According to UAA’s Center for Economic Development’s State of Entrepreneurship report, startups contribute 4,000 to 6,000 new jobs to Alaska’s economy each year, with Southeast Alaska contributing the highest percentage of businesses per population in the state. From oyster farming and kelp harvesting in our pristine ocean waters, to truly Alaskan experiences for visitors, to manufacturing the best dry bags one could ask for, the 2019 Path to Prosperity finalists are defining the local products and services of the last frontier, creating jobs, and driving local, sustainable, economic growth.

Over the past seven years, Path to Prosperity has received more than 250 applications from Southeast Alaskan small business owners and entrepreneurs across 22 communities. The program has trained 76 finalists at Business Boot Camp and awarded 13 winners $460,000 to build their local businesses. All of the participants have been trained in the “triple-bottom-line” approach to building a business by learning to measure their profitability as well as the environmental and social impacts of their business. Previous competition winners include Skyaana Coffee Co. (Klawock), Barnacle Foods (Juneau), The Salty Pantry (Petersburg), Port Chilkoot Distillery (Haines), Icy Straits Lumber (Hoonah), and others.

Path to Prosperity is a Spruce Root program. Spruce Root provides local entrepreneurs with access to business development and financial resources in the form of loan capital, business coaching, workshop, and competitions. Together, these programs support both new and existing businesses in Southeast Alaska and empower business owners through increased self-sufficiency.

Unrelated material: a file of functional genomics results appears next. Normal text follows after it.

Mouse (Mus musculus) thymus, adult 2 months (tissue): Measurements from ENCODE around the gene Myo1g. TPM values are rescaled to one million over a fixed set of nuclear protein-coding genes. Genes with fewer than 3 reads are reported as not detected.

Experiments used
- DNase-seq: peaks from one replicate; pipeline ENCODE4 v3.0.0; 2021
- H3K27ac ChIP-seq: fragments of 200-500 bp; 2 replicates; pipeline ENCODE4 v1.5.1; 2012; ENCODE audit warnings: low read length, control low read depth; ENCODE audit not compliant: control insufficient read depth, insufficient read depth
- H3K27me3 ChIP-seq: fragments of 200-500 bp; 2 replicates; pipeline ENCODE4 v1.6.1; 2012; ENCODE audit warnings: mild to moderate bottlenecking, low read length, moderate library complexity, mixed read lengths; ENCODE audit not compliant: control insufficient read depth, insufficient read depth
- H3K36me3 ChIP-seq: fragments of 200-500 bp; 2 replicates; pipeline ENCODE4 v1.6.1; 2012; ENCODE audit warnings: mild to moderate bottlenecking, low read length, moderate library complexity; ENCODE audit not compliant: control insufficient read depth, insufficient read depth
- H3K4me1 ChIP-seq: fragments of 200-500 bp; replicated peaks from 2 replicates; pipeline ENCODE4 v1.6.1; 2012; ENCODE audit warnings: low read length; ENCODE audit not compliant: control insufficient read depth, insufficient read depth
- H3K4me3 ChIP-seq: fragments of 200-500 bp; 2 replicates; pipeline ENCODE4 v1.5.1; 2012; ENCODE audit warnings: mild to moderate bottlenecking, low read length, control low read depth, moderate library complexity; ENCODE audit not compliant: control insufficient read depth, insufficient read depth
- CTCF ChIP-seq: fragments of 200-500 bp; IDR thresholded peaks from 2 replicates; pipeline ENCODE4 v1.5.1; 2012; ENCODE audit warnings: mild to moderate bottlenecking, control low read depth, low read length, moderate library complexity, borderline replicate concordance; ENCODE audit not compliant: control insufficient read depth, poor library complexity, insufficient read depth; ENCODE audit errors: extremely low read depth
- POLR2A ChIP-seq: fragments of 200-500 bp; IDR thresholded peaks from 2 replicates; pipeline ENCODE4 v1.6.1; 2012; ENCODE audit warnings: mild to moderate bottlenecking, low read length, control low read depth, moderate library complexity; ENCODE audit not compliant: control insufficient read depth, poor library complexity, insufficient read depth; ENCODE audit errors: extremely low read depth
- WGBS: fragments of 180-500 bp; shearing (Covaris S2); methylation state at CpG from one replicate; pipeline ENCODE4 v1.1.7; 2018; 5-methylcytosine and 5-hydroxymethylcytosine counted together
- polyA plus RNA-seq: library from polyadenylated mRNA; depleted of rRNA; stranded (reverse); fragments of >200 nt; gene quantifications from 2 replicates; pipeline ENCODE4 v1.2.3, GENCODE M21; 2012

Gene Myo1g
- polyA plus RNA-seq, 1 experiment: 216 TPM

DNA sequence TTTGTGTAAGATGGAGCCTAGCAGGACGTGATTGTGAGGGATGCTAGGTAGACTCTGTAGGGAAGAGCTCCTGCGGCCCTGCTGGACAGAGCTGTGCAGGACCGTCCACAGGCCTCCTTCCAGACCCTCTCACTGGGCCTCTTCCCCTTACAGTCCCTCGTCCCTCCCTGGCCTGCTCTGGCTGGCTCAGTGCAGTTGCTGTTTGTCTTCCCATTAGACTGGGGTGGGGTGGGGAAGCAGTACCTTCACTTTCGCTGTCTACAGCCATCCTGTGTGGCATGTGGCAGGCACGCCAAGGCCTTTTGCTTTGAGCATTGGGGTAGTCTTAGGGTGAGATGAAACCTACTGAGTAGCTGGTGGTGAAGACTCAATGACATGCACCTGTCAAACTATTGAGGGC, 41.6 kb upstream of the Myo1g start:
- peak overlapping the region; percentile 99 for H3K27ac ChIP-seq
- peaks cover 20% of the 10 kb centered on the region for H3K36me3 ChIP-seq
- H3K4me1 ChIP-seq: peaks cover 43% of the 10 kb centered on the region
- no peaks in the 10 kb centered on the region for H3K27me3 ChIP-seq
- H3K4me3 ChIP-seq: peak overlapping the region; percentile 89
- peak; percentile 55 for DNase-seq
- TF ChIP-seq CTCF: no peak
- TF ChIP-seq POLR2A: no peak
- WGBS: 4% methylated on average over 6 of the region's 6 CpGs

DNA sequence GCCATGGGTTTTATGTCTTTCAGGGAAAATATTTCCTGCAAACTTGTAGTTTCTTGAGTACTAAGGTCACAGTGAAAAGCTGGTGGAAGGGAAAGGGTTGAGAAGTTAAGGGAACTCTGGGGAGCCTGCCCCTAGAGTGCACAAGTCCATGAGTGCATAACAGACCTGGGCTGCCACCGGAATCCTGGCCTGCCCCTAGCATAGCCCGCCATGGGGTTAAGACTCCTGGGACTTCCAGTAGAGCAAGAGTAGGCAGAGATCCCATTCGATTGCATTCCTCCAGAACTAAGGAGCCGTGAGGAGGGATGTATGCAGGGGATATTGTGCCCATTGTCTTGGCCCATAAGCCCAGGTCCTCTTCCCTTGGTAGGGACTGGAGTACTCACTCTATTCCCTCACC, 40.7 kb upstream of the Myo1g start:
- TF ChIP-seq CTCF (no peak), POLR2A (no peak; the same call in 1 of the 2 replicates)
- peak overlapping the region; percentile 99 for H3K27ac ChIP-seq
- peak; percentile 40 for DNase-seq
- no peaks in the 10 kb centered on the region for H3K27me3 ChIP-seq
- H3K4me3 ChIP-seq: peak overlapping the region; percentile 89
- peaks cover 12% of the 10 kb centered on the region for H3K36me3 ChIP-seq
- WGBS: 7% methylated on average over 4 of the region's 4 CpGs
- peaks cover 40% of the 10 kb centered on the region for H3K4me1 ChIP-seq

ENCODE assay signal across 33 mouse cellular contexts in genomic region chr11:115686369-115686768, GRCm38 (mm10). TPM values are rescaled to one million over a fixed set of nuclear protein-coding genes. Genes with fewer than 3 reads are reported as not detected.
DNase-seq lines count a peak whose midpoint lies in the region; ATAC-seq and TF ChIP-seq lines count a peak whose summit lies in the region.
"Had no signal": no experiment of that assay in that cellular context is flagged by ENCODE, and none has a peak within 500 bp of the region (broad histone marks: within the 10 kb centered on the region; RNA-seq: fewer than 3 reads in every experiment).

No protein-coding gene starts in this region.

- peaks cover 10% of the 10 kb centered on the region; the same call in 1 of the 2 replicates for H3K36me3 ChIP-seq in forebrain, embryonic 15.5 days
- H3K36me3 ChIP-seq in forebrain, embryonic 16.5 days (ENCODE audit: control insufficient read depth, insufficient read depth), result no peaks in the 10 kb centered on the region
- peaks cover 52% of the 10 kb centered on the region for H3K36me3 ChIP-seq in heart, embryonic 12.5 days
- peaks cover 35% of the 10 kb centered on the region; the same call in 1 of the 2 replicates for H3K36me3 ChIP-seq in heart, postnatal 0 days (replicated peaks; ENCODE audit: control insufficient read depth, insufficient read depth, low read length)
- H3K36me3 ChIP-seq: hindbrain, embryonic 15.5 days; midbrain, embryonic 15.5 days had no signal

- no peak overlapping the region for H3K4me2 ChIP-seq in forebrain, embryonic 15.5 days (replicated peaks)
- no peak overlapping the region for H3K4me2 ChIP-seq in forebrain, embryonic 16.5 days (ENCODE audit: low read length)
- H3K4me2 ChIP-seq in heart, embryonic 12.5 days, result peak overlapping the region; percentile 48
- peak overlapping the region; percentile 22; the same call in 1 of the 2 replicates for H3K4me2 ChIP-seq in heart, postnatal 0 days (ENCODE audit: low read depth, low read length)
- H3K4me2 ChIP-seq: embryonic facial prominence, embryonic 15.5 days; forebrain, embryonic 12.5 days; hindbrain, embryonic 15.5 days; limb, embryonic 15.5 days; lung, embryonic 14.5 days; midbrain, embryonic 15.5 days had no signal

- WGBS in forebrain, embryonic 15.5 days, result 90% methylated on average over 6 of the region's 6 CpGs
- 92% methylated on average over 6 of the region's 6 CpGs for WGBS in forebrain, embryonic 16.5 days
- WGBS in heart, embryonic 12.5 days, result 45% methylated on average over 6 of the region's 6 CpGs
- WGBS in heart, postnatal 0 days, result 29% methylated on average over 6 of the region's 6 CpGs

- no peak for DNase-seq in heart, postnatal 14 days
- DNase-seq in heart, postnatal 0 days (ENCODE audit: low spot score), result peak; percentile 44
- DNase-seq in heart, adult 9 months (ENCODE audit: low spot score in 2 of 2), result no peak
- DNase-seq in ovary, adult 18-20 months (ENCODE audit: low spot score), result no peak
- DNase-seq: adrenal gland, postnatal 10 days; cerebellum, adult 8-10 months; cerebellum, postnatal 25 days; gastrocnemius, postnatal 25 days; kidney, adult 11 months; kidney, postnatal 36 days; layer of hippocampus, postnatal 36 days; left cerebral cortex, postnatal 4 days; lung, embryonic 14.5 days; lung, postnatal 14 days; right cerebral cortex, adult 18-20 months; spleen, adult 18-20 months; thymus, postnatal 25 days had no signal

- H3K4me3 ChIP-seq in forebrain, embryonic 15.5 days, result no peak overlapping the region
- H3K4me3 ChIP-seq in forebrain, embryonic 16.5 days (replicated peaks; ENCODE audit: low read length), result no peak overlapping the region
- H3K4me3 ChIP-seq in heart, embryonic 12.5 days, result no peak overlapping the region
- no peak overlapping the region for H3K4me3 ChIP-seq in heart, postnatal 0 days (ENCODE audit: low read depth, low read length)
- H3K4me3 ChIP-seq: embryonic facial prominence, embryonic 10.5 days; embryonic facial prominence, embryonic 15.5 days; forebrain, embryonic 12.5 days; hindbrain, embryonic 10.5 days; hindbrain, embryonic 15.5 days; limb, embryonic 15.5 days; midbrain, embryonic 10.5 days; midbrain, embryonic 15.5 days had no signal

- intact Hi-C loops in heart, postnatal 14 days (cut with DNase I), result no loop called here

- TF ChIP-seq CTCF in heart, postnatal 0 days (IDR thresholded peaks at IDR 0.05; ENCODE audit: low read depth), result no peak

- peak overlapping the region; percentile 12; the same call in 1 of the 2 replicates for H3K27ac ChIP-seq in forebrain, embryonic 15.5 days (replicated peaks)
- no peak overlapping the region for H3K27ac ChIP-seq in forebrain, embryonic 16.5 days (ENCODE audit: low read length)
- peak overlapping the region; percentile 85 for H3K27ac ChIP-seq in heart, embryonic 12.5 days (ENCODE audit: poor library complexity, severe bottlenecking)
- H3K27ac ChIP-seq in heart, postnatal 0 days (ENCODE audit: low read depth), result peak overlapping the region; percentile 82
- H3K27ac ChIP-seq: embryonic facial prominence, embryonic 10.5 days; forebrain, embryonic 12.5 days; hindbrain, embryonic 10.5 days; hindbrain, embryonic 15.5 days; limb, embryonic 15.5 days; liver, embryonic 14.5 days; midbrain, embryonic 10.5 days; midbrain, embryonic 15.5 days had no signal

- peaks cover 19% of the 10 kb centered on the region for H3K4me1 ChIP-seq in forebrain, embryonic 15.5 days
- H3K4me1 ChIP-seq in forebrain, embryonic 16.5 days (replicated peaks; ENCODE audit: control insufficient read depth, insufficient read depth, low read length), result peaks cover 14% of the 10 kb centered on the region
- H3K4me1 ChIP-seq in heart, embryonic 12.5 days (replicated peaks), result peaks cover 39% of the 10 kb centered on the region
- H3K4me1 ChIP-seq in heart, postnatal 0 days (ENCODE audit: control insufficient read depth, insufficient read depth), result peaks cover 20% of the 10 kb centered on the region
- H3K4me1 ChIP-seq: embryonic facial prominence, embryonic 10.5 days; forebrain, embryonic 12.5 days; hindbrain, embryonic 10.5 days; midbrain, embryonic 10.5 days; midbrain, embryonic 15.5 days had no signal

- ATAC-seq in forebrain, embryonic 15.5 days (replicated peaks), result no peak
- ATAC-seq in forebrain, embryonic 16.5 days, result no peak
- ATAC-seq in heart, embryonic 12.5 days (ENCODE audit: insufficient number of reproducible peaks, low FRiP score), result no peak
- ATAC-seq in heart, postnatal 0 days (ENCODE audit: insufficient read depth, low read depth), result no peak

To learn more about Path to Prosperity or Spruce Root’s other services, visit their website at www.spruceroot.org or email grow@spruceroot.org. Also, to learn about the Path to Prosperity Master Class (deadline to register is July 31, cost is $450), click this link, https://www.spruceroot.org/2019masterclass.

Advertisements

2019 Path To Prosperity business development contest application deadline closes May 31

Sylvia Heinz and Carl Bieberich of Mud Bay Lumber Company in Haines were one of the two Path to Prosperity business innovation contest winners in 2018.

Are you a resident of Southeast Alaska with an idea for a sustainable small business you want to start or expand? The Path To Prosperity business development competition application deadline closes at 11:59 p.m. on Friday, May 31.